(d) a Jew by religion; except when it is proved that any such person would not have been governed by the Hindu Law or by any custom or usage as part of Hindu Law in respect Hindu Law of any of the matters which are dealt in these four Acts if these Acts had not been passed.
The following persons are Hindus. Buddhist, Jains or Sikhs by religion –
(a) Any child, legitimate or illegitimate, both of whose parents (father and mother) are Hindus, Buddists, Jains or Sikhs by religion;
(b) Any child, legitimate or illegitimate, one of whose parents either (father of mother) is a Hindu, Buddhist, Jaina or Sikh by religion and who is brought up as a member of the tribe, community, group or family to which such parent (either the father or the mother) belongs or belonged;
(c) Any person who is a convert to the Hindu, Buddist, Jaina or Sikh religion. Persons, who have been declared to be members of the Scheduled Tribe within the meaning of Cl. 25 of Art. 366 of the Constitution are not to be treated as Hindus unless the Central Government, by a notification in the Official Gazette, declares them so. The above mentioned four Acts expressly conferred the status of a “Hindu” on a person even though he does not profess Hinduism. Hindus Who have Changed Their Religion-It is a general principle of law that a person who has accepted a religion cannot rely on a custom opposed to that religion. Thus, where a Hindu converts to Mohammedanism he will be, as general rule, governed by the Mohammedan Law. But a well-established custom in the case of such converts following their old law in matters of succession and inheritance has been held to override the general presumption. Thus, several classes of Mohammedans, who were merelyHindu like the Khojas and the Cutchi Memons of Bombay, the Halwai Memons of Katiawar and the Sunni Bohras of Gujarat had by custom, retained the Hindu Law of succession and inheritance. But in view of the passing of the Muslim Personal law (Shariat) Application Act, 1937 the custom in the communities ceases to be applicable and these Muslim communities are governed by Muslim Personal Law in the matters of succession and inheritance also (except where the questions relate to agricultural lands.) In cases where Hindus have converted to Christianity, before the passing of the Indian Succession Act, 1925, such converted persons had to elect either to adhere to or renounce the Hindu Law of Succession. But the Act brought under its provision all native Christians whether they have or have not elected to remain subject to Hindu Law.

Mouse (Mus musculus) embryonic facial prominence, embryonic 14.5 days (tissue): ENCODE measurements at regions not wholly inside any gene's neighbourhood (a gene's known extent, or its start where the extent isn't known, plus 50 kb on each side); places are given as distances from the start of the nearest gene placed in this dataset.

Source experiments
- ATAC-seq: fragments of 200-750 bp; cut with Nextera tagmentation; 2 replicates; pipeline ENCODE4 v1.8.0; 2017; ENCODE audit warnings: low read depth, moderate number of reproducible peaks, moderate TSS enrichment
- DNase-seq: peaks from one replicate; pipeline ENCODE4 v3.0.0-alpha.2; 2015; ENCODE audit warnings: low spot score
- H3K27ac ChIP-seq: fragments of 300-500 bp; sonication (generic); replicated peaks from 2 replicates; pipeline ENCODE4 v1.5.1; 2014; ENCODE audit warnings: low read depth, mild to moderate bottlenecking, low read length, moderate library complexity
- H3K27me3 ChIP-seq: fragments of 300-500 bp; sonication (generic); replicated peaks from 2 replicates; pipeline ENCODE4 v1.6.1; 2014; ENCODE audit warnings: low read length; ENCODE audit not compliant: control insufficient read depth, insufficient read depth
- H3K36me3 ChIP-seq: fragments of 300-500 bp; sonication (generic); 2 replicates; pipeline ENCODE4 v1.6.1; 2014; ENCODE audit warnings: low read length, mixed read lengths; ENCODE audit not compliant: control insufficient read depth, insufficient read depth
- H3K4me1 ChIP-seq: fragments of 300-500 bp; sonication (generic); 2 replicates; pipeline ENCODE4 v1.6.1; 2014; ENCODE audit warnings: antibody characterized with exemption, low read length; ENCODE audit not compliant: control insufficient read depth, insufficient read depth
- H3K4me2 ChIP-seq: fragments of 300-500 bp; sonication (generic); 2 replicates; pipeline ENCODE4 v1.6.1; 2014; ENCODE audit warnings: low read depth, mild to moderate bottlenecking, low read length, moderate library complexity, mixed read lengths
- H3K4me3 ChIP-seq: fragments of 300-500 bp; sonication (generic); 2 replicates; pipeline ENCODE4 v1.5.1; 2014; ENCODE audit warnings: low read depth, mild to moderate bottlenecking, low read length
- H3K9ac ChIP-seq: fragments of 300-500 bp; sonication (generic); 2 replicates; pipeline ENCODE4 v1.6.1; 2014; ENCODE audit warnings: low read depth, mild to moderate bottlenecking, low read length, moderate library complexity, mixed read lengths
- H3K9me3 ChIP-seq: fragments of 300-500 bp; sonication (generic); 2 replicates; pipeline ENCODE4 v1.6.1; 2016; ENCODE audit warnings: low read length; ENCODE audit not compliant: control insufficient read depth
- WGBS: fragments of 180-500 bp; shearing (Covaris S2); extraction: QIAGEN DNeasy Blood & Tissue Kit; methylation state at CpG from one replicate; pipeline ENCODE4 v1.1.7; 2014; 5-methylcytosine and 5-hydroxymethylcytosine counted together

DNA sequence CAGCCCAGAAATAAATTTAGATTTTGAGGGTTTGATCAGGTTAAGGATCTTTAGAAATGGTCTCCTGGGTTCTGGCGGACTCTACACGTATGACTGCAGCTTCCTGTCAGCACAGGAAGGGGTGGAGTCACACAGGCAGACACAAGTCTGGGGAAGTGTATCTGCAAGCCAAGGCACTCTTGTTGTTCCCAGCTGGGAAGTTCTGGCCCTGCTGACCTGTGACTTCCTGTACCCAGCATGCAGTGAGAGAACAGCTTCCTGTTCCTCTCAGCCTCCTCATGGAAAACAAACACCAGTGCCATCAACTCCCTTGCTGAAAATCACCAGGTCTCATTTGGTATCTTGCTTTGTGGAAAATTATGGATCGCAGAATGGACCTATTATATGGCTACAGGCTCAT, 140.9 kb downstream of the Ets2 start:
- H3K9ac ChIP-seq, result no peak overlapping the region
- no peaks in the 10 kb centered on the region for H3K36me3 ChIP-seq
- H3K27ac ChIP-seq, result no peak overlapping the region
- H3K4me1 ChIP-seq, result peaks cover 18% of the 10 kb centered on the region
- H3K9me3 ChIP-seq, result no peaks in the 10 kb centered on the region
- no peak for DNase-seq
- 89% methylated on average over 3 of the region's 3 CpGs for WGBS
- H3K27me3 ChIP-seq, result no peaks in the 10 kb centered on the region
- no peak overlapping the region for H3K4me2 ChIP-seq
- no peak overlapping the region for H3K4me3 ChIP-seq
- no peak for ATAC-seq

Persons to Whom Hindu Law does not Apply-The uncodified Hindu Law does not apply–
(i) To the illegitimate children ofa Hindu father by a Christian mother and who are brought up as Christians, or to illegitimate children of a Hindu father by a Mohammedan mother, because these are not Hindus either by birth or by religion;
(ii) To the Hindu converts to Christianity. Succession to the estate ofa Hindu Convert to Christianity who dies as a Christian intestate is governed by the Indian Succession Act, 1865 (now Indian Succession Act, 1925). A person ceasing to be a Hindu in religion cannot since the passing of the Act of 1865, elect to continue to be bound by the Hindu Law in the matters of succession;
(iii) To a convert from Hindu to the Mohammedan faith. But the con version must be bonafide. If a Hindu converts to become a Muslim only to legalise his second marriage (without divorcing the first Hindu wife) the conversion is not bona fide and Hindu law of monogamy shall continue to apply on such converted Muslim.
(c) Is it true to Say that Hindu Law is not Lex Loci but a Law of Status ?— In fact it is true to say that Hindu Law is not Lex Loci but a law of status. The meaning of this statement is that Hindu Law is not the law of a particular locality but is a personal law and when a Hindu migrates from one place to another, he carries his Personal law with him. In order to establish that he has adopted the local law, it must be proved beyond doubt. It is the law of his place of domicile which would follow him to his place of migration. Thus, where a person belonging to Lucknow shifts to Calcutta and is settled permanently there, he would be governed by Mitakshara law particularly its Banaras School rather than by deyabhaga law which is the law governing the Hindus of West Bengal. But where nothing is known about the place of permanent residence of a Hindu it would be deemed that he would be governed by the law of the of his residence. The Privy Council observed, “if nothing is known about a person except that he lived in a certain place, it will be assumed that personal law is the law which prevails in that place. In that sense only : -domicile idle is of importance”